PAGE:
Are the calls for federated social networks realistic?
Some topics never die, they just take a back seat waiting for an opportunity to return to the fore. The call for federated social networks is one of the big ones. Outages, privacy concerns and hamstringing developers with new API rules have all caused the subject to resurface but are the calls realistic?
Having social networks where we can communicate without any single, monolithic company being in control of our data is a great idea - perhaps a utopian ideal - but could they become reality and effectively scale up to millions of users?
Heeding the call
Those behind the push for are generally coming from a vocal minority - the tech savvy - and are not the general populace. Is Joe Public concerned about data portability? Do they even know what it is?
People understand email and sms: simple point-to-point interactions. People understand monolithic social networks: create an account and can talk to anyone else with an account - write once, broadcast many (or all) People may not understand federated networks "talk here - seen there (and there, and there)".
There is an explicit trust with current social networks, we sign up an account and trust the provider not to use those details for nefarious means. The sheer scale of the most popular sites and services tends to indicate to users that those sites can be trusted and there will no consideration otherwise.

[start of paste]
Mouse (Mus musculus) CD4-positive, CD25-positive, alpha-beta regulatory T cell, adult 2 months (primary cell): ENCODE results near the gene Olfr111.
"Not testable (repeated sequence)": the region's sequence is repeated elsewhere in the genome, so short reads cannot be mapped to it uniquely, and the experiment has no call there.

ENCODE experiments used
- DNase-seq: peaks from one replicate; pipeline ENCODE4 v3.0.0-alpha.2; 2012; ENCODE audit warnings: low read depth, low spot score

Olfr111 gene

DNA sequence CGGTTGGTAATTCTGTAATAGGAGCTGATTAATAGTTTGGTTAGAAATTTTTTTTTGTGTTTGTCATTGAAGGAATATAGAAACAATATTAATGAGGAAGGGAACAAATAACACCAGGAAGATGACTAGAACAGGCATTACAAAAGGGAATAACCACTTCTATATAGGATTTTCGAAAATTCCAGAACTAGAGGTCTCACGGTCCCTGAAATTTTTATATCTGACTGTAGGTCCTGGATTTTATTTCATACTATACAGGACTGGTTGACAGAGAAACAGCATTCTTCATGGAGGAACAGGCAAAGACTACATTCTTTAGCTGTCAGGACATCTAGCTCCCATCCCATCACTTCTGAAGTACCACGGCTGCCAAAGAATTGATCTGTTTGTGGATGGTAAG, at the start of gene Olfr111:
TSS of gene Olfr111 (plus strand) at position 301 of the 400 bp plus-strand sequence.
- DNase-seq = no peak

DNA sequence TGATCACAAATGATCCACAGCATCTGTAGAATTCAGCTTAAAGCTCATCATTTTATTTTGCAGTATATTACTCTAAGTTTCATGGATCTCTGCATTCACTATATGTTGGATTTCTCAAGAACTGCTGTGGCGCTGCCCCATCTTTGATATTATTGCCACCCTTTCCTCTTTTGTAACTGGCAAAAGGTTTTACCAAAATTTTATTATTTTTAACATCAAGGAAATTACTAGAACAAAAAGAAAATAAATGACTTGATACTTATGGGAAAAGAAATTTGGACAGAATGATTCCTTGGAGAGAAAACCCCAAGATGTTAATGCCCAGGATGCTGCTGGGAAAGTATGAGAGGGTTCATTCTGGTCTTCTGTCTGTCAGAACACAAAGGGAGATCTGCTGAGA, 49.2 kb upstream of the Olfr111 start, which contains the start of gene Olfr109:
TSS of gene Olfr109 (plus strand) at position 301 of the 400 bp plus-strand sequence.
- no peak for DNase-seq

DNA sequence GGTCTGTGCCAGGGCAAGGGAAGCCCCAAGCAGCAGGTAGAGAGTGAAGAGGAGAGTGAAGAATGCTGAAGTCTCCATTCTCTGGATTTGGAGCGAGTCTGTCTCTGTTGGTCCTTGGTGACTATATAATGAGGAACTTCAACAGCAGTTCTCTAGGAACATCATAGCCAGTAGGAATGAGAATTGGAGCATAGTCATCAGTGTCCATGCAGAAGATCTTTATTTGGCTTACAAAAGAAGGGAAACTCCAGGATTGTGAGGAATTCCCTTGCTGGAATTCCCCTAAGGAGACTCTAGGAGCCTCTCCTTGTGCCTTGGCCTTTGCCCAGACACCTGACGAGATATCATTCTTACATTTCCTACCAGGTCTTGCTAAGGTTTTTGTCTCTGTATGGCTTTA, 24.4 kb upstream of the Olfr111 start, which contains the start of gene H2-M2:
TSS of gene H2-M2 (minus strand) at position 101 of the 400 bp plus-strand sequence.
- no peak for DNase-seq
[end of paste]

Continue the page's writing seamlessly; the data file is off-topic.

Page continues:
The Electronic Frontier Foundation published "An Introduction to the Federated Social Network" which explains that rather than giving our details to one company we can give them to our choice of a selection of "profile providers" or even self host as the social software would be open source.
How many people would actually self host their own server (or node)? Not many will either know how to, have the means to or even want the hassle of doing so which means they still have to give their details to someone; it's just that this someone may be a smaller entity than the current networks and, consequently, may be less accountable than a company like Twitter or Facebook.
The current larger networks are now relied upon by millions including mainstream media organisations, local authorities and government departments and have an obligation to their users. I would argue that our data is safer in the hands of the big players than in those of a multitude of smaller outfits who may come and go as they please as nodes in a distributed network. How do we determine that these "nodes" are reliable?
If federated social software is open source and can be installed by anyone there is a larger scope for variance, people modifying the code - potentially even planting malware. We, therefore, have an issue of who will police any such network and ensure that all the contributing providers are playing by the rules and are fully compatible.